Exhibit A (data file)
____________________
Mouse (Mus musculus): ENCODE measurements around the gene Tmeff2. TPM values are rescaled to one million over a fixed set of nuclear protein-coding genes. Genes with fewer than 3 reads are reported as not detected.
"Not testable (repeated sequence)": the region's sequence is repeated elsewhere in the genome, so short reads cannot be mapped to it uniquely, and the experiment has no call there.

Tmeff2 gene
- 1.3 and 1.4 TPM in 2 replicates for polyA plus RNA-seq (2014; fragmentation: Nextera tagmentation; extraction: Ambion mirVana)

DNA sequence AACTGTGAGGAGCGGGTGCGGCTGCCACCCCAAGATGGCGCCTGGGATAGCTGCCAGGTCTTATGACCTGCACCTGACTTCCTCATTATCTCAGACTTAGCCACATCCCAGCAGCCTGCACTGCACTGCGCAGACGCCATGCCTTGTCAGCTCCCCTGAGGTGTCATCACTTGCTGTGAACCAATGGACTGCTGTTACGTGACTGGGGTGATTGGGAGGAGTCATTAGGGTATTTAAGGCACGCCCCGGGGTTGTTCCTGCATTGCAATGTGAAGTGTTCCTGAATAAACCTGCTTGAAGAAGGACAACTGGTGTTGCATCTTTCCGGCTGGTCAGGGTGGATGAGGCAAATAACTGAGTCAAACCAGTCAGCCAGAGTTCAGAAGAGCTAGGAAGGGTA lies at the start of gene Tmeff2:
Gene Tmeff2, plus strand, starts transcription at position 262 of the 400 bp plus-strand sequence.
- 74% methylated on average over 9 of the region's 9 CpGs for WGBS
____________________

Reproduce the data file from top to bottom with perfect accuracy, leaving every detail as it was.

Mouse (Mus musculus): ENCODE measurements around the gene Tmeff2. TPM values are rescaled to one million over a fixed set of nuclear protein-coding genes. Genes with fewer than 3 reads are reported as not detected.
"Not testable (repeated sequence)": the region's sequence is repeated elsewhere in the genome, so short reads cannot be mapped to it uniquely, and the experiment has no call there.

Tmeff2 gene
- 1.3 and 1.4 TPM in 2 replicates for polyA plus RNA-seq (2014; fragmentation: Nextera tagmentation; extraction: Ambion mirVana)

DNA sequence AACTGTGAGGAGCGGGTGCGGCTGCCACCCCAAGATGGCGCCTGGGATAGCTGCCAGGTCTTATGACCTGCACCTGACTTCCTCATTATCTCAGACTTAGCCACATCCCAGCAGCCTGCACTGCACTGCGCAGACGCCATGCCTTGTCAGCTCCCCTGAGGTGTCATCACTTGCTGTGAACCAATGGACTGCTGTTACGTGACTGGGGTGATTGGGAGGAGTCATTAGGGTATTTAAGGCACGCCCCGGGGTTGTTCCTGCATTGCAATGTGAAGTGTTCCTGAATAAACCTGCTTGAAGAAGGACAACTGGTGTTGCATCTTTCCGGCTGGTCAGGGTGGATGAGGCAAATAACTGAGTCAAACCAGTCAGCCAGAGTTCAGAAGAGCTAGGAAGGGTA lies at the start of gene Tmeff2:
Gene Tmeff2, plus strand, starts transcription at position 262 of the 400 bp plus-strand sequence.
- 74% methylated on average over 9 of the region's 9 CpGs for WGBS